[Editor’s note: Just Security is publishing this article in conjunction with an article by Diane Marie Amann, “I help children in armed conflict. The President is forcing me to stop.”]
President Donald Trump has taken the unprecedented step of issuing an Executive Order (EO) declaring the International Criminal Court (ICC) to be a “national security threat.”
The ICC? Really? Threatening the national security of a world superpower? This is a Court that has no police force of its own; is located far away in The Hague; has no territorial jurisdiction over the United States as the state has not joined the ICC’s founding Treaty. This is simply a Court of last resort, which steps in if no State is able or willing to prosecute those accused of committing the most heinous crimes known to humankind under laws that the United States accepts and used itself to prosecute the Nazis at Nuremberg. Yes, the Court has on its docket the investigation of crimes in Afghanistan and the possibility of investigating crimes in Palestine that implicate important U.S. interests, but there are many more reasonable measures the administration could have adopted to advance those interests than declaring that they constitute a “national emergency” and that the Institution authorizing them and persons conducting them should be punished for their “transgressions.”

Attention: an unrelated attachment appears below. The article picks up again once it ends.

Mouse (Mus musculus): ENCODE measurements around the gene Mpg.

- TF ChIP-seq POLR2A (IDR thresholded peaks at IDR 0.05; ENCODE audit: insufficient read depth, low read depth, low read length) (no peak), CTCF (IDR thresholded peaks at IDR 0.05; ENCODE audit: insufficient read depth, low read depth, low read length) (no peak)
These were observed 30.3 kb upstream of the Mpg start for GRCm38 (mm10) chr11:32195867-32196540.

The press conference announcing the EO order was full of hyperbole, scaremongering, and bluster, and has provoked an overwhelmingly negative reaction from several U.S. war crimes ambassadors, the American Bar Association, the International Bar Association, academics and a number of NGOs. As former war crimes ambassadors Clint Williamson, David Scheffer and Stephen Rapp have noted, the EO is largely “self-defeating,” and threatens US standing and leadership in the world.
Former Treasury Senior Advisor Adam Smith has catalogued some of the far-reaching implications of the Executive Order, which invokes the national emergency provisions of the International Emergency Economic Powers Act (IEEPA). According to Smith, under the IEEPA, punitive sanctions under the EO could broadly affect those who provide any kind of services to the International Criminal Court, including banks, insurance companies, consultants, airlines, and staffing services, as well as “U.S. persons … working with or for the Court.”